Anyone who watched “Mad Men” last night will know what I mean by this reminder: Write it down!
Poor Paul Kinsey has the perfect idea for the Western Union ad campaign, but in his drunken, exhausted state of euphoria he doesn’t write down his idea—despite being in his office, where there are loads of pens, papers, and even a Dictaphone. Of course he can’t remember the idea the next morning and so rather than work to come up with something new, he wastes all his time before the big meeting retracing his steps, trying to find magical, perfect, “lost idea.”
As a writer, I would guess this only has to happen once—maybe twice—before we learn. If I don’t have a piece of paper with me, I will repeat a few key words to whoever’s with me—so they can help remember, but often the act of speaking the words out loud will imprint them more firmly on my memory.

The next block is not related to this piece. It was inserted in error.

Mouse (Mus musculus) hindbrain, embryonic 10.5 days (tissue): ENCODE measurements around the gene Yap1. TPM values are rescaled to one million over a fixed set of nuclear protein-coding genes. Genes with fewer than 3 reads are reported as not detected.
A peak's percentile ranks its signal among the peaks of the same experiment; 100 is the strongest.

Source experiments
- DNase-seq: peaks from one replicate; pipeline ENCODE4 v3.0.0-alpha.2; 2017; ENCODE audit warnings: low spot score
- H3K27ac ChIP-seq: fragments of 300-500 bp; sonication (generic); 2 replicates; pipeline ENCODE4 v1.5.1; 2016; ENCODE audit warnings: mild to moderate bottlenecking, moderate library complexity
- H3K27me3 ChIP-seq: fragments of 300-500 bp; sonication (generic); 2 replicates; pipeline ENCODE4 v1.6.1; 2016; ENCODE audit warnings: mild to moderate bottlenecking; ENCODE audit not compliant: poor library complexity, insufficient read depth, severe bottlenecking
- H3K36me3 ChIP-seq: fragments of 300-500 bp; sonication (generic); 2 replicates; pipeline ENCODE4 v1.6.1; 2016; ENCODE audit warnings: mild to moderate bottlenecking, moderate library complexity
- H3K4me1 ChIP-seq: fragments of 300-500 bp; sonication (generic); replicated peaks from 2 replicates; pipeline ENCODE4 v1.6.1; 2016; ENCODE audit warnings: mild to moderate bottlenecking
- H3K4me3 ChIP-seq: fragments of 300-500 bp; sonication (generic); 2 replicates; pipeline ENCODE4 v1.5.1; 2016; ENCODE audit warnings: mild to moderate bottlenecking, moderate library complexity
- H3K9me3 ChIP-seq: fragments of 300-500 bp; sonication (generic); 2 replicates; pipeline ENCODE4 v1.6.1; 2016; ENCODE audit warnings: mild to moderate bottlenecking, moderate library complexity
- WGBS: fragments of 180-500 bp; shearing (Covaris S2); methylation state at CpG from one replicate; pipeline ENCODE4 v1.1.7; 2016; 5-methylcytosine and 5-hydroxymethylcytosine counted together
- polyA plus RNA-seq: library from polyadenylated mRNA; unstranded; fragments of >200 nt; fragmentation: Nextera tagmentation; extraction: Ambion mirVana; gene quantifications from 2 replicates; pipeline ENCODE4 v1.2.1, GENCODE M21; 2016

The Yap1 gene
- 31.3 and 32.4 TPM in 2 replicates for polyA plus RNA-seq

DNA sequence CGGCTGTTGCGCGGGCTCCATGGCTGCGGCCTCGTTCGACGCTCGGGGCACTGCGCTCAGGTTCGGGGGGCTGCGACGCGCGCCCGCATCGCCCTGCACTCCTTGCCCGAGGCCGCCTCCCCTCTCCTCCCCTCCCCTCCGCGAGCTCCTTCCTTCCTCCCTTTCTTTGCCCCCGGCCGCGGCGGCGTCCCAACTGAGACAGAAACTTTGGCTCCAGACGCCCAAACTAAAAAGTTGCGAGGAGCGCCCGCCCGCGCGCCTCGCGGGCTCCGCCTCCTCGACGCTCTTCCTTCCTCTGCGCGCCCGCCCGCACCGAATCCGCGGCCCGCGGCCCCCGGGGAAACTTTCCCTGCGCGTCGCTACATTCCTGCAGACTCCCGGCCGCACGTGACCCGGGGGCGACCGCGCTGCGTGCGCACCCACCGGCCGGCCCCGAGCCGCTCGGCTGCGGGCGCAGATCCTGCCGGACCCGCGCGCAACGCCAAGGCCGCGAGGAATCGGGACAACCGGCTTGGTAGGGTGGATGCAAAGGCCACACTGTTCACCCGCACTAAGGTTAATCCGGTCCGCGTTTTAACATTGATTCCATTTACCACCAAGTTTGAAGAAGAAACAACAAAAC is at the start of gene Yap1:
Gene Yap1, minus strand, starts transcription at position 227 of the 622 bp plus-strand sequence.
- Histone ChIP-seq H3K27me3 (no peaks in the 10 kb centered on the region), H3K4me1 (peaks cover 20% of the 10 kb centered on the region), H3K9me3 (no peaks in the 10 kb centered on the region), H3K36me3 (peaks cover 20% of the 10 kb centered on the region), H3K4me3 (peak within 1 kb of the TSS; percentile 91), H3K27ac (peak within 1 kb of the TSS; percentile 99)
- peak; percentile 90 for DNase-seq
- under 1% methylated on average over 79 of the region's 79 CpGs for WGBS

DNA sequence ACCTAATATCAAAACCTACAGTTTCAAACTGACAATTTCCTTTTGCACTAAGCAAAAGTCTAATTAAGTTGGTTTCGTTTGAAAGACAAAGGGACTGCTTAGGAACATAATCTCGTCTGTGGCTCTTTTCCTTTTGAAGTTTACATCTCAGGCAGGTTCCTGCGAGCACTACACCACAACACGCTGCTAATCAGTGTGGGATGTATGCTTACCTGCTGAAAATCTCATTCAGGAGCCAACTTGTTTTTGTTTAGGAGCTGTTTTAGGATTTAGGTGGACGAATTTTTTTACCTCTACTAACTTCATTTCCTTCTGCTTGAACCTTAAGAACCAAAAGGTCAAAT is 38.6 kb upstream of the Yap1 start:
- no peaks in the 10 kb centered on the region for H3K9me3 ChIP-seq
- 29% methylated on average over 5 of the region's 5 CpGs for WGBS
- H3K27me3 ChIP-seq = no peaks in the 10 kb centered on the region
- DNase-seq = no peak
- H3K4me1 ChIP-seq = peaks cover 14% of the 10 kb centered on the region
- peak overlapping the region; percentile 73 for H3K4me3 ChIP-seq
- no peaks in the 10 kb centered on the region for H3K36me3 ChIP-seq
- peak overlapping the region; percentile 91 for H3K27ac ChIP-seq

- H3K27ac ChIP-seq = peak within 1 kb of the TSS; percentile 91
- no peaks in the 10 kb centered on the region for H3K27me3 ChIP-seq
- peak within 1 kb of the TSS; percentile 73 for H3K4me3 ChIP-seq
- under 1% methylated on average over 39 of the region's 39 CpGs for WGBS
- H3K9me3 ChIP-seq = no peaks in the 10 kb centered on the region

And though I had a pang of recognition at Paul’s problem, the more thorny issue, of course, is what probably happens more often: you get the great idea in your drunken, exhausted state—or in a dreamlike trance—or anywhere—and you DO write it down, but the next day it makes no sense. (There was a funny "Seinfeld" episode about this.)
Even more likely than that: you write it down, but when you read it the next day…eh. You’re actually NOT a genius, darn it. But at least you're not wasting all your time and energy trying to find perfection that doesn't actually exist.